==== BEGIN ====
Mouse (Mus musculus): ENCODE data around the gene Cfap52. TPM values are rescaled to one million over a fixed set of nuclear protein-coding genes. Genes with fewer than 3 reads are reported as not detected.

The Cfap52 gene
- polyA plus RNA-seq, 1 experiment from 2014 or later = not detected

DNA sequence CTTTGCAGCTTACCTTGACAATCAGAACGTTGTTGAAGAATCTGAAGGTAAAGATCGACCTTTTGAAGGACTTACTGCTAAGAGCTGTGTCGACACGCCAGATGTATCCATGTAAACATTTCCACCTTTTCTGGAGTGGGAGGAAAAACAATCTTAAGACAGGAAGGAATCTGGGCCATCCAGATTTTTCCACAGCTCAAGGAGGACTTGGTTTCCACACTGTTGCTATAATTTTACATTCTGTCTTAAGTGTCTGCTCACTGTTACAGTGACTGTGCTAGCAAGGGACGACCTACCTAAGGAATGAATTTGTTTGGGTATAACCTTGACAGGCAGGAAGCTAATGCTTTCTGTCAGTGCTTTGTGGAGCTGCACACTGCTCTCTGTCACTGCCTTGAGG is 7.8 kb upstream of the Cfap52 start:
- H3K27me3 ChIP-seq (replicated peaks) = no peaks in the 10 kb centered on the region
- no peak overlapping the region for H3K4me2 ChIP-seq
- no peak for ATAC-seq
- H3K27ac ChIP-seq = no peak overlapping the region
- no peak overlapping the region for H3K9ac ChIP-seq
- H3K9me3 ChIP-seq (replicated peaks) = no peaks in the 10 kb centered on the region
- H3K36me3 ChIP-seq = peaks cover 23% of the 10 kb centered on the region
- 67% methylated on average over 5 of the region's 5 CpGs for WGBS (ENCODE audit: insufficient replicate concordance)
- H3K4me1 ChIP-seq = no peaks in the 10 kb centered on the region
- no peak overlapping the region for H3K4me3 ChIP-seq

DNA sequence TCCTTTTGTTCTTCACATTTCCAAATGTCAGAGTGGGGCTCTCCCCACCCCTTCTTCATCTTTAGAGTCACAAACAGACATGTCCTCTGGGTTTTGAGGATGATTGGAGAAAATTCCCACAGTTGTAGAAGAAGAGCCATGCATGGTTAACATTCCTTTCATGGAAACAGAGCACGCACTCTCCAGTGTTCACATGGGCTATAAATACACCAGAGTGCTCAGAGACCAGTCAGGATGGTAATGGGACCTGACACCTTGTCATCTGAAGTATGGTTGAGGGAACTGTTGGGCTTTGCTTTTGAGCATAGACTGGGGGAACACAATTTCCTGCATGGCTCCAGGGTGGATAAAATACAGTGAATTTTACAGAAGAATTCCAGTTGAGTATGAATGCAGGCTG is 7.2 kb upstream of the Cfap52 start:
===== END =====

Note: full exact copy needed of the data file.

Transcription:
Mouse (Mus musculus): ENCODE data around the gene Cfap52. TPM values are rescaled to one million over a fixed set of nuclear protein-coding genes. Genes with fewer than 3 reads are reported as not detected.

The Cfap52 gene
- polyA plus RNA-seq, 1 experiment from 2014 or later = not detected

DNA sequence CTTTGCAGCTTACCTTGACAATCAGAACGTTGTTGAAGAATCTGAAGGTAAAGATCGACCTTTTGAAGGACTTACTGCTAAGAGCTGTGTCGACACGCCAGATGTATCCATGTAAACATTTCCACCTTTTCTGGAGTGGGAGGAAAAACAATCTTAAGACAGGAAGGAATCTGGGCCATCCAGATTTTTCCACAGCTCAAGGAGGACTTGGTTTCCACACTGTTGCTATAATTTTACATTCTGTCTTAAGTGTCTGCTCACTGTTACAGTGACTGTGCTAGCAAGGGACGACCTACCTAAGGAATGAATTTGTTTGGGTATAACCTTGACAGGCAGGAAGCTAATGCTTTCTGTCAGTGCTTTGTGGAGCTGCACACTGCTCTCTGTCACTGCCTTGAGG is 7.8 kb upstream of the Cfap52 start:
- H3K27me3 ChIP-seq (replicated peaks) = no peaks in the 10 kb centered on the region
- no peak overlapping the region for H3K4me2 ChIP-seq
- no peak for ATAC-seq
- H3K27ac ChIP-seq = no peak overlapping the region
- no peak overlapping the region for H3K9ac ChIP-seq
- H3K9me3 ChIP-seq (replicated peaks) = no peaks in the 10 kb centered on the region
- H3K36me3 ChIP-seq = peaks cover 23% of the 10 kb centered on the region
- 67% methylated on average over 5 of the region's 5 CpGs for WGBS (ENCODE audit: insufficient replicate concordance)
- H3K4me1 ChIP-seq = no peaks in the 10 kb centered on the region
- no peak overlapping the region for H3K4me3 ChIP-seq

DNA sequence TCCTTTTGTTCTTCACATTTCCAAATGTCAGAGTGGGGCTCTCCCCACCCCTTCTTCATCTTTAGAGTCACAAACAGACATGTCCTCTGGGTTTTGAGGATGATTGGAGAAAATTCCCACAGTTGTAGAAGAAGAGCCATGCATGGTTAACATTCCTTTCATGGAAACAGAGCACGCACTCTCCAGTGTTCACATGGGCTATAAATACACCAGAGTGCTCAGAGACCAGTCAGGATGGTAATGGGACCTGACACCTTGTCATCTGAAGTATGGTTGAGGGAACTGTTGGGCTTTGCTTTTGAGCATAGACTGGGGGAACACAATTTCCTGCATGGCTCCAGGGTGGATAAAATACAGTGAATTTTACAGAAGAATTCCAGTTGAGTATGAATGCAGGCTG is 7.2 kb upstream of the Cfap52 start: